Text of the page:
Acupuncture: Real or Not, Can Ease Side Effects of Cancer Drugs


Story at-a-glance -

  • Acupuncture helped to significantly improve menopausal symptoms among women taking estrogen-lowering drugs for breast cancer
  • Both patients who received traditional acupuncture and those who received a sham acupuncture procedure experienced similar symptom reductions
  • This could be a demonstration of the placebo effect in action, or the slight pricking of the skin involved in the sham procedure may have caused actual physiological changes
  • Acupuncture has been safely used for thousands of years to treat dozens of health conditions, including chronic pain, nausea, high blood pressure, and more
  • Acupuncture appears to work equally well with skin-penetrating needles or acupressure (the use of pressure to stimulate acupuncture points)

By Dr. Mercola

Every year, millions of Americans turn to acupuncture as part of their health care routine, using it to relieve chronic pain, high blood pressure, nausea and much more. Although in the US, acupuncture is considered an alternative to conventional forms of medicine, it is actually one of the oldest healing practices in the world.

In China, Japan, Korea, and other Asian countries, acupuncture has been used for thousands of years, and its staying power isn’t merely a matter of superstition or coincidence.

Acupuncture has withstood the test of time because it works to safely relieve many common health complaints. And, interestingly, one recent study even showed that not only does acupuncture work, but so, too, does a sham acupuncture procedure…

Acupuncture May Ease Menopausal Symptoms in Cancer Patients

New research has again confirmed acupuncture’s usefulness, this time among women being treated with aromatase inhibitor drugs for breast cancer. The drugs, which lower estrogen, often lead to significant menopausal symptoms including joint and muscle pain, hot flashes, and night sweats.

The study involved nearly 50 breast cancer patients taking aromatase inhibitors. They received either eight weekly acupuncture sessions or a sham procedure involving non-penetrating needles placed in “fake” acupuncture points.1

It turned out that both sets of patients reported significantly improved symptoms, especially among hot flashes. This included those who had received either the real or sham acupuncture.

This could certainly be a demonstration of the placebo effect in action, although the researchers also suggested that the slight pricking of the skin involved in the sham procedure may have caused physiological changes. Either way, if it works to make you feel better, does it really matter why? As Dr. Ting Bao, the study’s lead author, stated:2

“Acupuncture as a medical procedure has been practiced for thousands of years… It has a minimal risk and potentially significant benefits.”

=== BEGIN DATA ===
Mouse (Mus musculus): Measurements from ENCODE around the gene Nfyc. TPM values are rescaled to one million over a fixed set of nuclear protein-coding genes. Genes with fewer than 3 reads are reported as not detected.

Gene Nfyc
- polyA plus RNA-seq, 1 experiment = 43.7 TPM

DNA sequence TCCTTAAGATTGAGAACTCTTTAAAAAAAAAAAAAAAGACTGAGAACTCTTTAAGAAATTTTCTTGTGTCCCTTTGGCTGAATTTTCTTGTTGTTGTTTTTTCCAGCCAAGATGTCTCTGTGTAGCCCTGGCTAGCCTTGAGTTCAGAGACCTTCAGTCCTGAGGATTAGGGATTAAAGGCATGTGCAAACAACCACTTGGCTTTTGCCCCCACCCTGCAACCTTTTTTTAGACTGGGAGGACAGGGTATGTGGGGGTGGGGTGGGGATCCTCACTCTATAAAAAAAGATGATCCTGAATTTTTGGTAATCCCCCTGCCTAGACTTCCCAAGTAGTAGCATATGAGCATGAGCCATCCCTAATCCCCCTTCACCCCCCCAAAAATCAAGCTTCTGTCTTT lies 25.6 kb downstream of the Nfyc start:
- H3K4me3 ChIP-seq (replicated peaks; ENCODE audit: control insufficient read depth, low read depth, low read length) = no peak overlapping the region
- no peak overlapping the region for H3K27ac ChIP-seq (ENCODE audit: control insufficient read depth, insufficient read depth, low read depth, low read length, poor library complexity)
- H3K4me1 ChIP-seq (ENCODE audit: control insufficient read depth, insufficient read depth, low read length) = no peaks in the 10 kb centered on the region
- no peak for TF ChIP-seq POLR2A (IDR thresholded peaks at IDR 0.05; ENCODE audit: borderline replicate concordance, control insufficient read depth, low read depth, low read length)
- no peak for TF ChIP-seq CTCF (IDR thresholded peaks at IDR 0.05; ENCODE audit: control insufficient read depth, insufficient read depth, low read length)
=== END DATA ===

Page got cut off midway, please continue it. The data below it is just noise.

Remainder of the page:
How Does Acupuncture Work?

With documented use dating back more than 2,500 years, acupuncture is based on the premise that there are more than 2,000 acupuncture points in the human body, which are connected by bioenergetic pathways known as meridians. It is through these pathways that Qi, or energy, flows, and when the pathway is blocked, the disruptions can lead to imbalances and chronic disease.

The treatment itself, which involves the insertion of metallic hair-thin needles (typically three to 15) into specific acupuncture points, can be conducted by a physician or a trained acupuncturist. It generally involves little or no discomfort, and patients often report feeling energized or relaxed following the procedure.

Acupuncture is proven to impact a number of chronic health conditions, and it’s thought that it stimulates your central nervous system to release natural chemicals that alter bodily systems, pain and other biological processes. Evidence, in fact, suggests that acupuncture impacts the body on multiple levels, including:3

  • Stimulating the conduction of electromagnetic signals, which may release immune system cells or pain-killing chemicals
  • Activation of your body’s natural opioid system, which may help reduce pain or induce sleep
  • Stimulation of your hypothalamus and pituitary gland, which modulate numerous body systems
  • Change in the secretion of neurotransmitters and neurohormones, which may positively influence brain chemistry
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Acupuncture Has Nearly 30 Proven Uses and 60+ Potential Uses

When it comes to acupuncture, one of the most common uses is in treating chronic pain. One analysis of the most robust studies available concluded that acupuncture has a clear effect in reducing chronic pain, more so than standard drug-based pain treatment.4

Study participants receiving acupuncture reported an average 50 percent reduction in pain, compared to a 28 percent pain reduction for standard pain treatment without acupuncture

However, chronic pain is only one of 30+ proven uses for this natural treatment. The World Health Organization (WHO) conducted an extensive review and analysis of clinical trials related to acupuncture, and reported the procedure has been proven effective for the following diseases:5